Although technology has improved the survival rate, the care by trained nurses (usually women) remains indispensable for both the physical and mental recovery of the wounded.
Nurse Ann Bell tends a fallen Union Soldier. The war helped open nursing as a respectable occupation for women.
Black Union troops—former slaves—repelling Confederates at New Bern, NC, February 1864; African Americans, both free and slave, fought valiantly and often fiercely for their freedom; the alternative was sometimes execution on the spot or reenslavement.
MAP 15–3 From Fredericksburg to Gettysburg: The War in the East, December 1862–July 1863 By all logic, the increasingly outgunned and outfinanced Confederacy should have been showing signs of faltering by 1863. But bungling by Union generals at Fredericksburg and Chancellorsville sustained southern fortunes and encouraged Robert E. Lee to attempt another invasion of the North.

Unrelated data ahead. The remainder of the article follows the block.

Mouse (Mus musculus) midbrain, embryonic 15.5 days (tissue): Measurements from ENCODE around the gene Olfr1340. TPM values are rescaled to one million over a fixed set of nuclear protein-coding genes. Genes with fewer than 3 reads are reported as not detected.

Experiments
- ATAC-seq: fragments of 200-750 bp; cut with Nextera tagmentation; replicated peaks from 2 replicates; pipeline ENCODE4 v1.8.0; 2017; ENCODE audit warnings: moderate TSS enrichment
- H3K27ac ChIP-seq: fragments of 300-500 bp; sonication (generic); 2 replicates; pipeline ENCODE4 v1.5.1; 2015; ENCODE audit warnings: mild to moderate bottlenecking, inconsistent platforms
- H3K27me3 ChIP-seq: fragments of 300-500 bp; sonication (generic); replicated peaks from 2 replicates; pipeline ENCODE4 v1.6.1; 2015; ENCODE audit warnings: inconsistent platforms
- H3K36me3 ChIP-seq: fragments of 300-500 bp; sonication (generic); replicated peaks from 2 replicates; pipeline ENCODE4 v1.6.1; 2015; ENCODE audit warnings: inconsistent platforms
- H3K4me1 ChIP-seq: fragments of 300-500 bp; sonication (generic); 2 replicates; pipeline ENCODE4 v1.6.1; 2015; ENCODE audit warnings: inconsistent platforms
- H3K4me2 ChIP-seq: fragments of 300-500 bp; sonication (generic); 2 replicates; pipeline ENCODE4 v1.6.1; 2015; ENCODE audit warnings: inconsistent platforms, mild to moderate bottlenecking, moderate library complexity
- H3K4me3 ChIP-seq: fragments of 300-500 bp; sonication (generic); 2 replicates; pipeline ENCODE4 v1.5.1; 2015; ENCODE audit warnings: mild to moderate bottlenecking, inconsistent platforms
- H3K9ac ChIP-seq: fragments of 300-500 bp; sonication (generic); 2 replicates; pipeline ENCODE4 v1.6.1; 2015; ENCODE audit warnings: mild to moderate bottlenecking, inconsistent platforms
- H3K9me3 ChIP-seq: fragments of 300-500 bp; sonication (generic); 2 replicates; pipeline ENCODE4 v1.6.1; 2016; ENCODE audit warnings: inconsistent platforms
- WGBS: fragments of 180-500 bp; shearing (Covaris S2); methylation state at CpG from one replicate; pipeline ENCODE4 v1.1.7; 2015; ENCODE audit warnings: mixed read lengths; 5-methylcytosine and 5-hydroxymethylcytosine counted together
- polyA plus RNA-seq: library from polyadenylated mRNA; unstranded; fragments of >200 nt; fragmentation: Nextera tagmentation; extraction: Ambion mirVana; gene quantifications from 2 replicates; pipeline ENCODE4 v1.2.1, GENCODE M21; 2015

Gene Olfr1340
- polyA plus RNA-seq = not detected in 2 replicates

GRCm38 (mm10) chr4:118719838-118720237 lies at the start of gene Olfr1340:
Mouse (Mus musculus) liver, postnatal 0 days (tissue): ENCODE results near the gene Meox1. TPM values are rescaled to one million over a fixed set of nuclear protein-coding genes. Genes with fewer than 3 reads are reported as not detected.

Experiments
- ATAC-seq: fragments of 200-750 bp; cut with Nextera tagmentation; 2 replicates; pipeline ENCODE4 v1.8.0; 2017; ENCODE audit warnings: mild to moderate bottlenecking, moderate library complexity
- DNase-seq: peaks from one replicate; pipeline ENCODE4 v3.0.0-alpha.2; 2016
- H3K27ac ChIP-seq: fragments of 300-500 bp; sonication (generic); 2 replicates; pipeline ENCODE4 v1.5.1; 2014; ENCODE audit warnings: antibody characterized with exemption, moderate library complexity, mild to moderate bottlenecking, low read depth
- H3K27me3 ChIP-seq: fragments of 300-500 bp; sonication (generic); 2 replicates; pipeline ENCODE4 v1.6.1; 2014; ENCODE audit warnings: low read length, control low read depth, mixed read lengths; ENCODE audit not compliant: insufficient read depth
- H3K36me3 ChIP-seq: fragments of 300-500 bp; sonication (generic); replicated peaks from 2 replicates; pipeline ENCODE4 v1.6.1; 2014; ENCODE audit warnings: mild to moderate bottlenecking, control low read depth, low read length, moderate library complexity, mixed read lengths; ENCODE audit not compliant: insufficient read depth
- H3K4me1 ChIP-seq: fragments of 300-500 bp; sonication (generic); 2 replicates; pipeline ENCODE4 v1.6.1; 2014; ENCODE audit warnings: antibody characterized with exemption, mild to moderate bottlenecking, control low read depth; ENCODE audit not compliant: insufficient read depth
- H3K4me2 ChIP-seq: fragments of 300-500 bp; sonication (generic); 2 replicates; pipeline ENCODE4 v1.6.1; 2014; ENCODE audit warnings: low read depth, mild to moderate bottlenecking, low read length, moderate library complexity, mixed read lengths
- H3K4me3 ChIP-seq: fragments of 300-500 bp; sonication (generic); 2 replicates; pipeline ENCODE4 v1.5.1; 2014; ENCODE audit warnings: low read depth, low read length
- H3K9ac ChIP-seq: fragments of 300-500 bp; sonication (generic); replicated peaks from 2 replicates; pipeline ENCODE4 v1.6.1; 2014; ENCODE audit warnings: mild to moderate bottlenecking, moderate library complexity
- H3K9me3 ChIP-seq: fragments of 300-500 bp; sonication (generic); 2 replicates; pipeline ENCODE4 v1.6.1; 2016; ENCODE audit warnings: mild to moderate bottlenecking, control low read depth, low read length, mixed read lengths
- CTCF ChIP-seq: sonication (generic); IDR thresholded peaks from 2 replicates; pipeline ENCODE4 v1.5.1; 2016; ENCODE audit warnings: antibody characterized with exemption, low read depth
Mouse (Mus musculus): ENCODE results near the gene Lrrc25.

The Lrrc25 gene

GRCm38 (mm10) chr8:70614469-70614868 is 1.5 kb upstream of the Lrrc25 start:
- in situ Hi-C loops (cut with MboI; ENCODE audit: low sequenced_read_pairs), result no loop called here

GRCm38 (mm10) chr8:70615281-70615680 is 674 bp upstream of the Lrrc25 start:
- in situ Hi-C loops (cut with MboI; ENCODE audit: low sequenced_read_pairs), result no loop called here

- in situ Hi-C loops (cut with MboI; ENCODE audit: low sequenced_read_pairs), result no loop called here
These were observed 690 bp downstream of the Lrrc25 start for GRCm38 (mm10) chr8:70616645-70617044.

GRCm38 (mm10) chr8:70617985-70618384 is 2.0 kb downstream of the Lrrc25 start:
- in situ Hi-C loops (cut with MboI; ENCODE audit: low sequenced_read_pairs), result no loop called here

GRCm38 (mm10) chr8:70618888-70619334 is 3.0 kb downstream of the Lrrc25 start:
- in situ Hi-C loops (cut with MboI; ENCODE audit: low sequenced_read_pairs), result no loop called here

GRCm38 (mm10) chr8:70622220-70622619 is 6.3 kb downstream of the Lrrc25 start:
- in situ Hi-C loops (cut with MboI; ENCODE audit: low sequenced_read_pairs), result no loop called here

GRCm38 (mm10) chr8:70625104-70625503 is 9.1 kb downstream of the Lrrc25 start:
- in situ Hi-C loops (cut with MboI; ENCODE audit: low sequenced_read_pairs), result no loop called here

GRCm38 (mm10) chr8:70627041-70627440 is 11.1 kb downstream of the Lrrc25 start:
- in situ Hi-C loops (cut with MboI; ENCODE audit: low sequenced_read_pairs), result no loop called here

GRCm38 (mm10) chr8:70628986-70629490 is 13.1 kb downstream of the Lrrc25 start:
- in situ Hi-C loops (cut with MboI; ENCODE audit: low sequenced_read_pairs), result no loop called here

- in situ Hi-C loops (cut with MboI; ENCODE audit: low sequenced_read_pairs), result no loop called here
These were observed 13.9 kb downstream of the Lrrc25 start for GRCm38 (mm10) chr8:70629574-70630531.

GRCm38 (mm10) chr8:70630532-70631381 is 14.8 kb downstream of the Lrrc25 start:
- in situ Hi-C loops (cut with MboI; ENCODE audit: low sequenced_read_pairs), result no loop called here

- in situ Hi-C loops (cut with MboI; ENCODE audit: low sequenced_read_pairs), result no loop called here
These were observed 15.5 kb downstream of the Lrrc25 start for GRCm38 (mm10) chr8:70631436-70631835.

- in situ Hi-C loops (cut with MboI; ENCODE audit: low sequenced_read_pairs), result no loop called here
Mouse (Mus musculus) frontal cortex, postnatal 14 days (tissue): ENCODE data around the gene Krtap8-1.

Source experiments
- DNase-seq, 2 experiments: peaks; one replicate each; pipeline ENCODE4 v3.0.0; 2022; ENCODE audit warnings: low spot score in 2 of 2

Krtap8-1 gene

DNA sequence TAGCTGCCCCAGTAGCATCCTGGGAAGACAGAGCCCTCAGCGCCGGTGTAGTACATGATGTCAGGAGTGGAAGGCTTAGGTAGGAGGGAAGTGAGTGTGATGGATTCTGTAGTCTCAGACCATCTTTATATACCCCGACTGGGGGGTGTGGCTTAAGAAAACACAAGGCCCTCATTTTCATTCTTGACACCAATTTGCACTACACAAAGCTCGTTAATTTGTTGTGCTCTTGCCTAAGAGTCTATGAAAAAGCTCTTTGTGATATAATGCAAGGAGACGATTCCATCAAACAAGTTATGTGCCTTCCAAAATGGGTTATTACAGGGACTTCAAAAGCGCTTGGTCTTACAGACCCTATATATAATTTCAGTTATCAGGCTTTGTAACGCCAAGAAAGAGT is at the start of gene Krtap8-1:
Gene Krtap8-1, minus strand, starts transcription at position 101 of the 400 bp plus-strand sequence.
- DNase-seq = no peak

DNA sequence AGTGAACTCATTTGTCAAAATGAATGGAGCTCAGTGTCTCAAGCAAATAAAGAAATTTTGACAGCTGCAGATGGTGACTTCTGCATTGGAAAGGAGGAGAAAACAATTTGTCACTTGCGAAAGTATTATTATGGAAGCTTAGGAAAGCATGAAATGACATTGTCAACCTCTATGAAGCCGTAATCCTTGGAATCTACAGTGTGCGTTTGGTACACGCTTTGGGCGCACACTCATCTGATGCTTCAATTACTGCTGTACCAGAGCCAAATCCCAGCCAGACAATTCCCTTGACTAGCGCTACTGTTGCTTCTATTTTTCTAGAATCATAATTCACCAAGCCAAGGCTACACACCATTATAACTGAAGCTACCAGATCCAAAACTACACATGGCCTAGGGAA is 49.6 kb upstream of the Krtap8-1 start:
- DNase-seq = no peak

MAP 15–4 The Battle of Gettysburg, July 1–3, 1863 In a war that lasted four years, it is difficult to point to the decisive battle. But clearly, the outcome during those hot July days at Gettysburg set the tone for the rest of the war. The result was unclear until the final day of battle, and even then it might have gone either way. Winning by a whisker was enough to propel Union armies to a string of victories over the next year and to throw Confederate forces back on their defenses among an increasingly despairing population. Gettysburg marked the last major southern invasion of the North.